kinds of mutations, Mueller said, is for in vitro data on specific mutations, which can provide the basis for new clinical trials, although he noted that carrying out clinical trials in many cases becomes more complicated since there may only be a few patients with a particular mutation. This applies as well to people who have residual function of CFTR channels. Though their disease tends to be milder, models showing that channel function can be improved can be used to move forward. In some of these cases, combination drugs may be required that enhance channel trafficking as well as conductance. “The hope is, at the end of the day, that almost everybody can benefit from at least the combination regimen and go back to a level that is almost nonsymptomatic,” he said. “That’s our ultimate goal.”

Mueller also noted that ivacaftor was chosen to be extremely selective for the CFTR channel. But this channel plays a role in other conditions, from bronchitis to problems with sperm maturation, which raises the possibility that it could be used in other settings.

Bringing people with cystic fibrosis almost back to normal produces tremendous savings in terms of hospitalization and co-medications, Mueller said. Furthermore, these people are able to go back to work and participate in daily life. Personalized medicine has the potential to make a dramatic difference in a person’s life, which creates powerful incentives to create and use such therapies.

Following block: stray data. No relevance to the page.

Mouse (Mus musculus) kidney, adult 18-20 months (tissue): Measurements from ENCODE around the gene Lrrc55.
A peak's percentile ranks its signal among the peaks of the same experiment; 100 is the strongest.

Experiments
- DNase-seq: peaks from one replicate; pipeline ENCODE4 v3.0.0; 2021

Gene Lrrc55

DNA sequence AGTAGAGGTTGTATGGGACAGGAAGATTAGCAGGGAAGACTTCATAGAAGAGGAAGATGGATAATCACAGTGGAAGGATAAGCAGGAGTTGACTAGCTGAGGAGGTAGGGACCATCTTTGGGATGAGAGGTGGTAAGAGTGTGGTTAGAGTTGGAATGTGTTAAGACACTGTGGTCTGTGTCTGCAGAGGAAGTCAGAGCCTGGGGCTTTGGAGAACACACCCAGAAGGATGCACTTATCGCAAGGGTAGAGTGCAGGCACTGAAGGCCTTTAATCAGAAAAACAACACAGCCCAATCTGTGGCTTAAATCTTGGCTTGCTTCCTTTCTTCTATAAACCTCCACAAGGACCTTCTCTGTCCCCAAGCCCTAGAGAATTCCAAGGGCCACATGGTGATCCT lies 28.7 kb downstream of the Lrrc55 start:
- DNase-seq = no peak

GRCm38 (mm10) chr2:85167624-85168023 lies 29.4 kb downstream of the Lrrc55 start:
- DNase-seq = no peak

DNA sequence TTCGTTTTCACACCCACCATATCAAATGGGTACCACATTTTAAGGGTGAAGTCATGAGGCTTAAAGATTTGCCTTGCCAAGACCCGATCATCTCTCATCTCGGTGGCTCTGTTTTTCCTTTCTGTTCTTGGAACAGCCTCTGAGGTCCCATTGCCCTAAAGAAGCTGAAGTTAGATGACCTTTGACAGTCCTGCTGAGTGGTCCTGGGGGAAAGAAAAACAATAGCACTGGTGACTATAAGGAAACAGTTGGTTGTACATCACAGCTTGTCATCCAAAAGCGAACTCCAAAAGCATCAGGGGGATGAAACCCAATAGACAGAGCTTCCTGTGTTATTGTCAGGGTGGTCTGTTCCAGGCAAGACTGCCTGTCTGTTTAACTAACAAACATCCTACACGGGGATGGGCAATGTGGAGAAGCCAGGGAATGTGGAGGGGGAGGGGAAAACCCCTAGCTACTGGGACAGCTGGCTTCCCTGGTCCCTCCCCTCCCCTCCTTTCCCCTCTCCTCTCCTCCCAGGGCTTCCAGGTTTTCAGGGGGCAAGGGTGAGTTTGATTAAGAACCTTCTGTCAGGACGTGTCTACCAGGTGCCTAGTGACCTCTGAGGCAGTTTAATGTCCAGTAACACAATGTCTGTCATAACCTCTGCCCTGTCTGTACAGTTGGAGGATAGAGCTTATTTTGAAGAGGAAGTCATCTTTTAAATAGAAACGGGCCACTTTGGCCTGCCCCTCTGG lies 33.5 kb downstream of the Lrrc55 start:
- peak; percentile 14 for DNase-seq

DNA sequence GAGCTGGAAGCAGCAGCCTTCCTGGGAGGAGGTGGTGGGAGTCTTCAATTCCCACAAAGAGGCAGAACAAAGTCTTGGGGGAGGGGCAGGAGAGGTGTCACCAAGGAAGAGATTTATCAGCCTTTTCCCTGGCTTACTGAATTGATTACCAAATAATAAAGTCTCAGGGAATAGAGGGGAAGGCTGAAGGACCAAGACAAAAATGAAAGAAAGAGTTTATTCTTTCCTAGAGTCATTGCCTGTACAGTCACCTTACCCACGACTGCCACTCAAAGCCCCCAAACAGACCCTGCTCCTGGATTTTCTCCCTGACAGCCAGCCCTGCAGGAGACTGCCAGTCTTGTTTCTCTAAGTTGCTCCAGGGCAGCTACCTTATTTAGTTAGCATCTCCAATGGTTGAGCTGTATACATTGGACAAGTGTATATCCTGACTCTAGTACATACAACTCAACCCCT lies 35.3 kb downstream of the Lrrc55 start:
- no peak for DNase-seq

One lesson from this experience, Mueller said, is that regulators have a strong interest in bringing the right therapy to the right patients. It is best to involve them early, sometimes across divisions of FDA, and to have a constructive and not adversarial dialogue. Also, regulations and regulators in other parts of the world differ from those in the United States. Harmonized regulatory procedures around the world would bring effective medicines to people faster.

Another important lesson involves the registration of people with a disease. Because cystic fibrosis is an orphan disease, Mueller said, people with the disease are registered, which means they have already been diagnosed and can be approached for the collection of biological samples. It is important for this registry process to be harmonized across different countries, which would help to standardize the data that are gathered and would provide for the wider collection of samples. Data collection and standardization are also occurring through such mechanisms as the Cancer Genome Atlas, Ho said, which is doing multidimensional profiling of a large number of cancer samples. Michelle Penny of Eli Lilly and Company added that during the development of pomaglumetad methionil, the company made the collection of DNA samples mandatory where local regulations and IRB approval allowed, with consents ranging from candidate gene study to whole-genome sequencing. Only by having these

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